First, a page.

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Mahabharata of Krishna-Dwaipayana Vyasa
translated by Kisari Mohan Ganguli

Mahabharata of Vyasa (Badarayana, krishna-dwaipayana) translated by Kisari Mohan Ganguli is perhaps the most complete translation available in public domain. Mahabharata is the most popular scripture of Hindus and Mahabharata is considered as the fifth veda. We hope this translation is helping you.

21

"Dhritarashtra said, 'When Pandya had been slain and when that foremost of heroes, viz., Karna was employed in routing and destroying the foe, what, O Sanjaya, did Arjuna do in battle? That son of Pandu is a hero, endued with great might, attentive to his duties, and a complete master of the science of arms. The high-souled Sankara himself hath made him invincible among all creatures. My greatest fears proceed from that Dhananjaya, that slayer of foes. Tell me, O Sanjaya, all that Partha achieved there on that occasion.'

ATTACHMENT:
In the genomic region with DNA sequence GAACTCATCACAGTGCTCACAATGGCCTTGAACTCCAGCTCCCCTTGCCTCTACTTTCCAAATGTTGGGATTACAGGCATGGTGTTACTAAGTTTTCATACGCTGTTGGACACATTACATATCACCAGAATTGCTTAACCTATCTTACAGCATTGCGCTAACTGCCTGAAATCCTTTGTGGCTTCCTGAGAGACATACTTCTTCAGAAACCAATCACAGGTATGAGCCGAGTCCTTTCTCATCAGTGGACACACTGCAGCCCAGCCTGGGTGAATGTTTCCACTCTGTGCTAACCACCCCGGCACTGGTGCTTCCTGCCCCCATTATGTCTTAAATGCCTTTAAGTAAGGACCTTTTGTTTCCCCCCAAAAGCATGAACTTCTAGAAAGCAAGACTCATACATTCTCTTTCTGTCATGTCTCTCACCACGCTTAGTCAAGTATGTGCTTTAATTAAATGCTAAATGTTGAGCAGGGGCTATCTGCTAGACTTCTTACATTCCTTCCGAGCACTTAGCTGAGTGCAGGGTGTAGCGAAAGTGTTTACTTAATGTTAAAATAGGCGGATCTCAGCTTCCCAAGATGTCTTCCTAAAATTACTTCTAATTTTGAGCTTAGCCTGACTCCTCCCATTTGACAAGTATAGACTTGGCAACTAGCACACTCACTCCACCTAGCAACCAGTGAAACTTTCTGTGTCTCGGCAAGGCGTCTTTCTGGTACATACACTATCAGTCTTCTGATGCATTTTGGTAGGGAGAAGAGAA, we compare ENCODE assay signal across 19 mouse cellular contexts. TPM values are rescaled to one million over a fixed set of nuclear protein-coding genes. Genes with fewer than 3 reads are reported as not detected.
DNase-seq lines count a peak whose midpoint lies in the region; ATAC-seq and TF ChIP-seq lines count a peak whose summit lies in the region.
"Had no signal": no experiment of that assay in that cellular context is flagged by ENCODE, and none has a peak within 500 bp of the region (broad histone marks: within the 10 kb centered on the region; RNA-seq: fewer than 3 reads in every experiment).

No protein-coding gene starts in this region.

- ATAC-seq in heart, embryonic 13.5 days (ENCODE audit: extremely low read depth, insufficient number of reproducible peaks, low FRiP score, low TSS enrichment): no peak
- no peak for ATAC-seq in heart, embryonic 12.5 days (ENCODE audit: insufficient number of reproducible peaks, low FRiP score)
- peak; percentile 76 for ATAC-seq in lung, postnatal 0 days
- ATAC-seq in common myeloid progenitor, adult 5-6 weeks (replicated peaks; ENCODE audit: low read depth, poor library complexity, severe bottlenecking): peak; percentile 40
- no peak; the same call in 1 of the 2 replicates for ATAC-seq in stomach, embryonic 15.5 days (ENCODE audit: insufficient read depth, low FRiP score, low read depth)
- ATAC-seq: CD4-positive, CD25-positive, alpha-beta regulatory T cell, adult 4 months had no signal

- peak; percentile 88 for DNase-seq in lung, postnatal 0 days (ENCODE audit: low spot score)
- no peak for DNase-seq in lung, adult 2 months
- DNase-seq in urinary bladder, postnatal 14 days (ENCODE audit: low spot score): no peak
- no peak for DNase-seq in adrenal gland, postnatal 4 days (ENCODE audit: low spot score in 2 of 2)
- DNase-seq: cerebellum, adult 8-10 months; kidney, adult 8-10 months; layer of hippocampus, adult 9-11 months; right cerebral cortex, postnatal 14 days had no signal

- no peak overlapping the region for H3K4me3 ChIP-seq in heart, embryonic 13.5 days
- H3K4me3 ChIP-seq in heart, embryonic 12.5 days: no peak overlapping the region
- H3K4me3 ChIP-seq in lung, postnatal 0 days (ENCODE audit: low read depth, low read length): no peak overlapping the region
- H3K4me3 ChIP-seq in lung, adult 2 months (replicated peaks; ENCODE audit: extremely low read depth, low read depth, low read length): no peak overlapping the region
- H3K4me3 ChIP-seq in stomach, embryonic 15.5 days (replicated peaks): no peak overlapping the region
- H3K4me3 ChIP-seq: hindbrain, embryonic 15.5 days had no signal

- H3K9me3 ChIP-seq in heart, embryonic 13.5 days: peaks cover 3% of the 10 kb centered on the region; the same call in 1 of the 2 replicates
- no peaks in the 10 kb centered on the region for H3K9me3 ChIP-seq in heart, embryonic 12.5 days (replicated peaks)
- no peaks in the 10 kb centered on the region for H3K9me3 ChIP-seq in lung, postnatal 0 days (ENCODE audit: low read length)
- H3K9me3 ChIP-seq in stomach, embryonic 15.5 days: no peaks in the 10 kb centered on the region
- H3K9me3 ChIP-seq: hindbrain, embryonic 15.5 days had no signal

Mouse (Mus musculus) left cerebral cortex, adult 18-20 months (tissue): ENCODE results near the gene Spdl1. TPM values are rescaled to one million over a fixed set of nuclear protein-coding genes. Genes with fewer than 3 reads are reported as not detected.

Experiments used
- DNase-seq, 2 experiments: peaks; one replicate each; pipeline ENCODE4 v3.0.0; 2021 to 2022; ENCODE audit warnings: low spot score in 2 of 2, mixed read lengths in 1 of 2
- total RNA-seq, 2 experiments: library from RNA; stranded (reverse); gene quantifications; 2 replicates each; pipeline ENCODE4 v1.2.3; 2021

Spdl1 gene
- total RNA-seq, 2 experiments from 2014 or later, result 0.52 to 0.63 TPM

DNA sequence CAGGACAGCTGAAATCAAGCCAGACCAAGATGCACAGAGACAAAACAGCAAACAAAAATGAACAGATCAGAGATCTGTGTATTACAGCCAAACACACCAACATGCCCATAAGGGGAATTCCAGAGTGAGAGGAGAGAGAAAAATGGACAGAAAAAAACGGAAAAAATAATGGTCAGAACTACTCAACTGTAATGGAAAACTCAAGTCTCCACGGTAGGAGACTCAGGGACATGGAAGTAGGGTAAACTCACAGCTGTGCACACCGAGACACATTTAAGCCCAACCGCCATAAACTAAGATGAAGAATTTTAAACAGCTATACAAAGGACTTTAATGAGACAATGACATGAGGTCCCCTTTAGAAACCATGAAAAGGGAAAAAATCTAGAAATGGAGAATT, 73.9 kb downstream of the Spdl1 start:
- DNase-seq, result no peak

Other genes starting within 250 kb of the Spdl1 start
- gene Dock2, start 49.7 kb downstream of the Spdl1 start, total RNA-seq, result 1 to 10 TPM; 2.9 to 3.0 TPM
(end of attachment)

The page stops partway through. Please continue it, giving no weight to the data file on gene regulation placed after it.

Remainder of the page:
"Sanjaya said, 'After Pandya's fall, Krishna quickly said unto Arjuna these beneficial words, "I do not behold the King. The other Pandavas also have retreated. If the Parthas had returned, the vast force of the enemy would have been broken. In fulfilment of purposes entertained by Ashvatthama, Karna is slaying the Srinjayas. A great carnage is being made (by that warrior) of steeds and car-warriors and elephants." Thus the heroic Vasudeva represented everything unto the diadem-decked (Arjuna). Hearing of and beholding that great danger of his brother (Yudhishthira), Partha quickly addressed Krishna, saying, "Urge the steeds, O Hrishikesha." Then Hrishikesha proceeded on that irresistible car. The encounter then that once more took place became exceedingly fierce. The Kurus and the Pandavas once more fearlessly closed with each other, that is, the Parthas headed by Bhimasena and ourselves headed by the Suta's son. Then, O best of kings, there once more commenced a battle between Karna and the Pandavas that swelled the population of Yama's kingdom. With bows and arrows and spiked clubs and swords and lances and axes and short clubs and Bhushundis and darts and rapiers and battle-axes and maces and spears and polished Kuntas, and short shafts and hooks, the combatants quickly fell upon one another, desirous of taking one another's life. Filling the welkin, the cardinal points of the compass, the subsidiary ones, the firmament, and the Earth, with the whizz of arrows, the twang of bow-strings, the sound of palms, and the clatter of car-wheels, foes rushed upon foes. Gladdened by that loud noise, heroes, fought with heroes desirous of reaching the end of the hostilities. Loud became the noise caused by the sound of bow-strings and fences and bows, the grunt of elephants, and the shouts of foot-soldiers and falling men. Hearing the terrible whizz of arrows and the diverse shouts of brave warriors, the troops took fright, became pale, and fell down. Large numbers of those foes thus employed in shouting and shooting weapons, the heroic son of Adhiratha crushed with his arrows. With his shafts Karna then despatched to Yama's abode twenty car-warriors among the brave Pancala heroes, with their steeds, drivers, and standards. Then many foremost of warriors of the Pandava army, endued with great energy and quick in the use of weapons, speedily wheeling round, encompassed Karna on all sides. Karna agitated that hostile force with showers of weapons like the leader of an elephantine herd plunging into a lake adorned with lotuses and covered with swans. Penetrating into the midst of his foes, the son of Radha, shaking his best of bows, began to strike off and fell their heads with his sharp shafts. The shield and coats of mail of the warriors, cut off, fell down on the Earth. There was none amongst them that needed the touch of a second arrow of Karna's. Like a driver striking the steeds with the whip, Karna, with his shafts capable of crushing coats of mail and bodies and the life that quickened them, struck the fences (of his foes) perceivable only by their bow-strings. Like a lion grinding herds of deer, Karna speedily grinded all those Pandus and Srinjayas and Pancalas that came within range of his arrows. Then the chief of the Pancalas, and the sons of Draupadi, O sire, and the twins, and Yuyudhana, uniting together, proceeded against Karna. When those Kurus, and Pancalas and Pandus were thus engaged in battle, the other warriors, reckless of their very lives, began to strike at one another. Well-cased in armour and coats of mail and adorned with head-gears, combatants endued with great strength rushed at their foes, with maces and short clubs and spiked bludgeons looking like uplifted rods of the Destroyer, and jumping, O sire, and challenging one another, uttered loud shouts. They struck one another, and fell down, assailed by one another with blood rising from their limbs and deprived of brains and eyes and weapons. Covered with weapons, some, as they lay there with faces beautiful as pomegranates, having teeth-adorned mouths filled with blood, seemed to be alive. Others, in that vast ocean of battle, filled with rage mangled or cut or pierced or overthrew or lopped off or slew one another with battle-axes and short arrows and hooks and spears and lances. Slain by one another they fell down, covered with blood and deprived of life like sandal trees cut down with the axe falling down and shedding as they fall their cool blood-red juice. Cars destroyed by cars, elephants by elephants, men by men, and steeds by steeds, fell down in thousands. Standards, and heads, and umbrellas, and elephants, trunks, and human arms, cut off with razor-faced or broad-headed or crescent-shaped arrows, fell down on the Earth. Large numbers also of men, and elephants, and cars with steed yoked thereto, were crushed in that battle. Many brave warriors, slain by horsemen, fell down, and many tuskers, with their trunks cut off, and banners and standards (on their bodies), fell down like fallen mountains. Assailed by foot-soldiers, many elephants and cars, destroyed or in course of destruction, fell down on all sides. Horsemen, encountering foot-soldiers with activity, were slain by the latter. Similarly crowds of foot-soldiers, slain by horsemen, laid themselves down on the field. The faces and the limbs of those slain in that dreadful battle looked like crushed lotuses and faded floral wreaths. The beautiful forms of elephants and steeds and human beings, O king, then resembled cloths foul with dirt, and became exceedingly repulsive to look at.'"